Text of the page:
Joseph. Husband of Mary, foster-father of Jesus. Was reassured by an angel about taking his already pregnant wife and took care both of her and her Son. Little is known about him, and he never utters a word throughout the whole of the Gospels.
Cyril of Jerusalem (315-386). He succeeded Maximus as Bishop of Jerusalem in 348. Involved in the Arian controversy and ws sentenced to exile on more than one occasion. His Catecheses explained the true doctrine of the faith and the Sacred Scriptures as well as the tradition of the Church. Picture: Saint Cyril of Jerusalem, fresco at […]
St Patrick (385-461) Born possibly at Old Kilpatrick. Taken as a captive to Ireland as a slave where he worked as a herdsman. Making his escape, he became a priest and Bishop of Ireland where he converted many to the faith and reorganised the Church throughout Ireland. Reputedly buried at Downpatrick.
10th March 2015, Scotland celebrates the 400th anniversary of the Martyrdom of St. John Ogilvie, who was hanged at Glasgow Cross for celebrating Mass during a time when Catholicism was outlawed by the state.
Frances of Rome (1384-1440). Born in Rome, she married very young and had three children. Gave her goods to the poor and tended the sick. Founded the Congregation of Oblates to follow the Rule of St. Benedict.
St John of God (1495-1550). He retired from life as a soldier and devoted the rest of his life to good works, especially to looking after the sick. He founded a hospital at Granada in Spain and set up the Order of Hospitallers of Saint John of God, an order still extant today. Outstanding in […]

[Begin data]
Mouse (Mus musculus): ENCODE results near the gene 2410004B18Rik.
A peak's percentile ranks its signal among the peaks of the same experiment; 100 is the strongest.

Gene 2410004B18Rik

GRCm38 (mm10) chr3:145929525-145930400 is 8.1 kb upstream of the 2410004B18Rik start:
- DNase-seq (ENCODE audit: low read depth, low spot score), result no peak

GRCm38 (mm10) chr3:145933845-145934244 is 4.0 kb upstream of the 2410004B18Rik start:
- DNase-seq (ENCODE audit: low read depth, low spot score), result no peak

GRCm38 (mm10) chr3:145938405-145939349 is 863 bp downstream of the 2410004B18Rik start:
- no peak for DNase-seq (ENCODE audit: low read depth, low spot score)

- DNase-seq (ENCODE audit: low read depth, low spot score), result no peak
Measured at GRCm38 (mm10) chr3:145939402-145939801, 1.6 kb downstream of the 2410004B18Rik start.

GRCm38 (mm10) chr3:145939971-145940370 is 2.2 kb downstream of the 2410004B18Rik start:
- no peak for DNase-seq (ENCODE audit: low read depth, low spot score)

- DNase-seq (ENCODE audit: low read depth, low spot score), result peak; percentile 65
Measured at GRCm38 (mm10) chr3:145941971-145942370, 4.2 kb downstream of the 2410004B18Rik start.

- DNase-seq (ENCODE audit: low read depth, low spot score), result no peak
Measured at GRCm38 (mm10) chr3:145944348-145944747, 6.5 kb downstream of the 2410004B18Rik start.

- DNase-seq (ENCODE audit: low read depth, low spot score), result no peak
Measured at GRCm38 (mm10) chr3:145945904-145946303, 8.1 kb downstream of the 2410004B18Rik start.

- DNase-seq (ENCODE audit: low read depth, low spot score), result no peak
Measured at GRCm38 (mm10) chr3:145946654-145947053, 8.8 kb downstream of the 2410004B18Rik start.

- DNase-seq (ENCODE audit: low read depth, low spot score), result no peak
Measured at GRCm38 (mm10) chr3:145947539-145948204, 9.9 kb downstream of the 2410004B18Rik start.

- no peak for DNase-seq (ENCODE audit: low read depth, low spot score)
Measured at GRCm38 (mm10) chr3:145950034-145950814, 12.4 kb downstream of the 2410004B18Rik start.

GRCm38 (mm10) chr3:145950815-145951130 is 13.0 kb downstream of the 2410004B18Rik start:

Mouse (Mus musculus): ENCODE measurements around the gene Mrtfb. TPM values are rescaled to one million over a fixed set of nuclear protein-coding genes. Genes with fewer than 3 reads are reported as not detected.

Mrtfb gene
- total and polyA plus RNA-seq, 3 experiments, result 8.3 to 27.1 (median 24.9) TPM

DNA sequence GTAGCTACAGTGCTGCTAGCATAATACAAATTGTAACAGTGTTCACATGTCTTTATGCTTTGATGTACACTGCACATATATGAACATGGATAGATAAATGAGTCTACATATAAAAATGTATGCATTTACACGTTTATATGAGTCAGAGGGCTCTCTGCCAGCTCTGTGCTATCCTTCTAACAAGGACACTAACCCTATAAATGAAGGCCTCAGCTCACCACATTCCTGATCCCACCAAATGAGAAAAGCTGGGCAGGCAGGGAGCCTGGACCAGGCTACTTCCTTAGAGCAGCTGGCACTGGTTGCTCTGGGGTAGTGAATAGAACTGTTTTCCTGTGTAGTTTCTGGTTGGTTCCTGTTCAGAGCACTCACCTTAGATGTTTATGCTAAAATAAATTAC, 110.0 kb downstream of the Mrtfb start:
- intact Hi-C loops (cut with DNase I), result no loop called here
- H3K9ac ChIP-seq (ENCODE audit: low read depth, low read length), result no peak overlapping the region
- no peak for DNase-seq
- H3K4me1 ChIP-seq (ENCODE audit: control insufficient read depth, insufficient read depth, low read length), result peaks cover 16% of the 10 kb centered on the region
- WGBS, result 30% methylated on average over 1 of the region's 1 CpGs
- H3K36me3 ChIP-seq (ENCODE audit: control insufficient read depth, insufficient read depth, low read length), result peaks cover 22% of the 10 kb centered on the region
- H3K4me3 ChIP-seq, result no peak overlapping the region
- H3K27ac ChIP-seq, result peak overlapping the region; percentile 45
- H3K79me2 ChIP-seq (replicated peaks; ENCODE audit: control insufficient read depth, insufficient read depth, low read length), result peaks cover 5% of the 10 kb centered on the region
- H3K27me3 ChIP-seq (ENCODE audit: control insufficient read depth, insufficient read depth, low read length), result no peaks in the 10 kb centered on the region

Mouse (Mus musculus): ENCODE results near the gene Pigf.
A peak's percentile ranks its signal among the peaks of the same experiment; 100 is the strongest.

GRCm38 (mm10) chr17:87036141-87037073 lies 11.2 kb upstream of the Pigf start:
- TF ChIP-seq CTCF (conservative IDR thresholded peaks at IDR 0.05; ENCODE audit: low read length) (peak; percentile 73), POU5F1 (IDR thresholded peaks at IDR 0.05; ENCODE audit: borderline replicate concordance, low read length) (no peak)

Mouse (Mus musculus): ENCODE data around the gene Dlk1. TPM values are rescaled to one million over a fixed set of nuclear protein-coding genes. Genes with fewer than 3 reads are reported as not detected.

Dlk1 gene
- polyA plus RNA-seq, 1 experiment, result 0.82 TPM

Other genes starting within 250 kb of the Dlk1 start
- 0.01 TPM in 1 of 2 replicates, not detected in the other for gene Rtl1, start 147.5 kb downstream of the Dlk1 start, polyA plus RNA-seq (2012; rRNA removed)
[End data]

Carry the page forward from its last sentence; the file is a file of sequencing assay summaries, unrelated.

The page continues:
They both die in the persecution of Septimius Severus in 203 in Carthage. There exists an impressive account of their martyrdom. Picture: Painting showing the martyrdom of Perpetua, Felicitas, Revocatus, Saturninus and Secundulus, from the Menologion of Basil II (c. 1000 AD)
St. Casimir (1458-1484). Son of the King of Poland. He practised the Christian virtues, especially chastity and love of the poor. Renowned for the strength of his faith and his devotion to Our Blessed Lady, he died of phthisis. Picture: Długosz and Saint Casimir by Florian Cynk (circa 1869)
St. David, Patron of Wales. Born at Cardigan, about 520, he received his early training from St. Illtyd. Attracted many to the various monasteries he founded, all of which were famous for the austerity of their rule of life. Consecrated bishop, and recognised as primate of Wales, he established his see at Menevia where he […]
A disciple of the apostles themselves and bishop of Smyrna, he went to Rome to confer with Pope Anicetus about the celebration of Easter. Suffered martyrdom about 155 by being burned to death in the city (of Rome) stadium.